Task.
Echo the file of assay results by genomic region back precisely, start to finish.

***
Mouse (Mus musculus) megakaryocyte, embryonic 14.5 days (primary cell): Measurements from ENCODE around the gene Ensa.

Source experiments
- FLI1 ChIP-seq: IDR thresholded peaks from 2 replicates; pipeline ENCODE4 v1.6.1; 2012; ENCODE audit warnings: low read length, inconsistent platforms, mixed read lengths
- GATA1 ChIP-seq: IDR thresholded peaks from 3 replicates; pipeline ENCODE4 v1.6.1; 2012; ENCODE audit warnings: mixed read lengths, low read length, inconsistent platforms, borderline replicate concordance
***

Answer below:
Mouse (Mus musculus) megakaryocyte, embryonic 14.5 days (primary cell): Measurements from ENCODE around the gene Ensa.

Source experiments
- FLI1 ChIP-seq: IDR thresholded peaks from 2 replicates; pipeline ENCODE4 v1.6.1; 2012; ENCODE audit warnings: low read length, inconsistent platforms, mixed read lengths
- GATA1 ChIP-seq: IDR thresholded peaks from 3 replicates; pipeline ENCODE4 v1.6.1; 2012; ENCODE audit warnings: mixed read lengths, low read length, inconsistent platforms, borderline replicate concordance